Discussion and workshop activities exploring careers in animal and food science. Includes resume preparation and interview training. Prerequisite: Animal Science major.
Exploring biological processes at the molecular level and how they are controlled. Topics include enzymes, gene expression, and metabolism of proteins, carbohydrates, and lipids. Prerequisite: CHEM 042; or CHEM 141 and CHEM 142; or other acceptable coursework in organic chemistry. Cross-listed with: BIOC 185, NFS 183, PBIO 185.
Introduction to techniques used to explore fundamental biochemistry concepts including enzyme kinetics, lipids, carbohydrate chemistry, and gene expression. Includes spectrophotometry, gel electrophoresis, and mass spectrometry. Pre-Co-requisites:PBIO 185, BIOC 185, ASCI 185, or NFS 183. Cross-listed with: BIOC 187, NFS 187, PBIO 187.
See Schedule of Courses for specific titles.
Undergraduate student service as a teaching assistant, usually in an introductory level course in the discipline, for which credit is awarded. Offered at department discretion.
On-site supervised work experience combined with a structured academic learning plan directed by a faculty member or a faculty-staff team in which a faculty member is the instructor of record, for which academic credit is awarded. Offered at department discretion. Prerequisite: Instructor permission. Total credits towards graduation cannot exceed 15 hours.
The students will conduct independent research focused on a project proposal that was developed and approved in previous course work (ASCI 156). Prerequisites: FARMS program enrollment; Senior standing.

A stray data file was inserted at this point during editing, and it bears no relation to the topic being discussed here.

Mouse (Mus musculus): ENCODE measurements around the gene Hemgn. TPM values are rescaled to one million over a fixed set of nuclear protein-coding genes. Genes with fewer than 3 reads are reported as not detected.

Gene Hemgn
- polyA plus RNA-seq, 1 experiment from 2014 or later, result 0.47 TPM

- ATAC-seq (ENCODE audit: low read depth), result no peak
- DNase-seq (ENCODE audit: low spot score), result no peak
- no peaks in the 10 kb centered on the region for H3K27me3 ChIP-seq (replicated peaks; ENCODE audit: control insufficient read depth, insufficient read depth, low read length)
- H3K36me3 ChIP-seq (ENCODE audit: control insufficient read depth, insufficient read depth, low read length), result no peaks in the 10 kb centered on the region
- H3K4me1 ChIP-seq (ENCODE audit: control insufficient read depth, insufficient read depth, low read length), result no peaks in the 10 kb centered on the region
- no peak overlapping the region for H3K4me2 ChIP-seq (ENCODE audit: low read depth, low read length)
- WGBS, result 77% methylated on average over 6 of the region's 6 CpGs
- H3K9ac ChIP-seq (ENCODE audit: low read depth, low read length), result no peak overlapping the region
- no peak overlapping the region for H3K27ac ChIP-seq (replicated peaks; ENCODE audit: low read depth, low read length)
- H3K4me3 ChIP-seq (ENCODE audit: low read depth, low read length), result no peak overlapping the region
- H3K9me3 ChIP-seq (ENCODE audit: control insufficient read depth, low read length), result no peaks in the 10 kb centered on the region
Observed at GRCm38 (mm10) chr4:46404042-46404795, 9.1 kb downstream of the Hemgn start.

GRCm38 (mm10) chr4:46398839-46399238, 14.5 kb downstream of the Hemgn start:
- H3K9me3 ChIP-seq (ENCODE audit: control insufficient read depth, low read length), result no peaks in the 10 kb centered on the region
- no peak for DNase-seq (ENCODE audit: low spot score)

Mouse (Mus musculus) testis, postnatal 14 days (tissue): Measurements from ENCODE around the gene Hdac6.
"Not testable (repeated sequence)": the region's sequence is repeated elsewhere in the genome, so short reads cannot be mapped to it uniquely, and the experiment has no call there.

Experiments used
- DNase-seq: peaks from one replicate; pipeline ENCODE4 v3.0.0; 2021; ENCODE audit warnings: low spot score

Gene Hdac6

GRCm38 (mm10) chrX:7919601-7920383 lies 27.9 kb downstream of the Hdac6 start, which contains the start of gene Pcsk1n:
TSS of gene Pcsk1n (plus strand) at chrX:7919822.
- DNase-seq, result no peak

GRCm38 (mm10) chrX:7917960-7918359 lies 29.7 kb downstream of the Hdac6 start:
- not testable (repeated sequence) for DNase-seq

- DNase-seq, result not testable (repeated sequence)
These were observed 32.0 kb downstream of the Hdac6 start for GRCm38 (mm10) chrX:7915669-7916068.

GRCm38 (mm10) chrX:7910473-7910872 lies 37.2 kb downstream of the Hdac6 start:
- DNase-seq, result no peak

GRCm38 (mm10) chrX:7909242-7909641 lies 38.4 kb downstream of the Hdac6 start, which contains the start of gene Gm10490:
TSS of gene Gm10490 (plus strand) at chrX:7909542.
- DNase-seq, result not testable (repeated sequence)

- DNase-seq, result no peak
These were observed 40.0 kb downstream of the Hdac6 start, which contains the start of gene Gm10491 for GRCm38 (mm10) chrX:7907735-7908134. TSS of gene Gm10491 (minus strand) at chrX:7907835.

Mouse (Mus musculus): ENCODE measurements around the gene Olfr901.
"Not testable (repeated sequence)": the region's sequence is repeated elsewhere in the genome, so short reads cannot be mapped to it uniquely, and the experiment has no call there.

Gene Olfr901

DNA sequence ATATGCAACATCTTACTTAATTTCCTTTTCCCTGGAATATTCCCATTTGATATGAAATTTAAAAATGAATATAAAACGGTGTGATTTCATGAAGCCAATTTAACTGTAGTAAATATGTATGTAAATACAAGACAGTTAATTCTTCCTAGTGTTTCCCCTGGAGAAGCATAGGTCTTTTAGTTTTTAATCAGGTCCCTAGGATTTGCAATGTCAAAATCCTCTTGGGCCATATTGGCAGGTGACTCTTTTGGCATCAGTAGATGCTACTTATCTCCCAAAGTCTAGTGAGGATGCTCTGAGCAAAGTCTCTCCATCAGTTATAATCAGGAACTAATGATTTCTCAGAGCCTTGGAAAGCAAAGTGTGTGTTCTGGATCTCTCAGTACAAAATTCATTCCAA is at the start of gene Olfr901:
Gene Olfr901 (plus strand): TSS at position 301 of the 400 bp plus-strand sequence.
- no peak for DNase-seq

The use of case studies in companion animal medicine to develop clinical, analytical, and diagnostic skills. Prerequisites: ASCI 118, ASCI 141; Junior standing.
An advanced study of diseases in cattle, sheep, goats, and pigs, emphasizing disease detection, pathobiology, treatment and prevention. Prerequisites: ASCI 118, ASCI 141, Junior standing.
Undergraduate student service as a teaching assistant, usually in an introductory-level course in the discipline, for which credit is awarded. Offered at department discretion.
Undergraduate student work on individual or small team research projects under the supervision of a faculty member, for which credit is awarded. Offered at department discretion.
Written courses, seminars or topics beyond the scope of existing offerings. See Schedule of Courses for specific titles. Prerequisite: Department Chair permission. May enroll more than once for maximum of fifteen hours.
Students learn to critically read and discuss current scientific literature in terms of scientific method and merit. Pre/corequisite: Graduate standing.
Students develop and write a formal proposal for their graduate research project. Pre/co-requisite: Graduate standing; must be taken prior to/during the semester of student's first committee meeting.
Zoonoses and vector-born disease account for the majority of emerging and re-emerging diseases. Students will learn about the drivers that influence infection in animals and humans, tools used for disease monitoring and prevention, and policies and programs aimed at prevention. Cross-listed with: PH 322.